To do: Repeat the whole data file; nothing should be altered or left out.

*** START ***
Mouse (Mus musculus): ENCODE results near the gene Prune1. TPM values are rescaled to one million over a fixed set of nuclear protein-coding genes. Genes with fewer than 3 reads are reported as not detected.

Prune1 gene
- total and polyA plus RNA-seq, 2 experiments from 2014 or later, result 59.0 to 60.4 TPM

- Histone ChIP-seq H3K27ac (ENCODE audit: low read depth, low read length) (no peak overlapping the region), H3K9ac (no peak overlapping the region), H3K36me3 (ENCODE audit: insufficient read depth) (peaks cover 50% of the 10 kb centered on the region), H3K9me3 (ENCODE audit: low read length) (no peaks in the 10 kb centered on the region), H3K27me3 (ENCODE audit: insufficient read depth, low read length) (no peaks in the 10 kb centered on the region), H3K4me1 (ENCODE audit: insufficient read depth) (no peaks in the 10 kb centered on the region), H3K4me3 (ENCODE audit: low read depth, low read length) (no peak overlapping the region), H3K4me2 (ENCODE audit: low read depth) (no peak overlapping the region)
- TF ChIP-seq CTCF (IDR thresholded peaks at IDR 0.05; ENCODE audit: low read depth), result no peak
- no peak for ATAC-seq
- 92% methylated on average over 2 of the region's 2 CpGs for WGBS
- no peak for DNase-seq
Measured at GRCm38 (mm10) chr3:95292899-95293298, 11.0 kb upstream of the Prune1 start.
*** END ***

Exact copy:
Mouse (Mus musculus): ENCODE results near the gene Prune1. TPM values are rescaled to one million over a fixed set of nuclear protein-coding genes. Genes with fewer than 3 reads are reported as not detected.

Prune1 gene
- total and polyA plus RNA-seq, 2 experiments from 2014 or later, result 59.0 to 60.4 TPM

- Histone ChIP-seq H3K27ac (ENCODE audit: low read depth, low read length) (no peak overlapping the region), H3K9ac (no peak overlapping the region), H3K36me3 (ENCODE audit: insufficient read depth) (peaks cover 50% of the 10 kb centered on the region), H3K9me3 (ENCODE audit: low read length) (no peaks in the 10 kb centered on the region), H3K27me3 (ENCODE audit: insufficient read depth, low read length) (no peaks in the 10 kb centered on the region), H3K4me1 (ENCODE audit: insufficient read depth) (no peaks in the 10 kb centered on the region), H3K4me3 (ENCODE audit: low read depth, low read length) (no peak overlapping the region), H3K4me2 (ENCODE audit: low read depth) (no peak overlapping the region)
- TF ChIP-seq CTCF (IDR thresholded peaks at IDR 0.05; ENCODE audit: low read depth), result no peak
- no peak for ATAC-seq
- 92% methylated on average over 2 of the region's 2 CpGs for WGBS
- no peak for DNase-seq
Measured at GRCm38 (mm10) chr3:95292899-95293298, 11.0 kb upstream of the Prune1 start.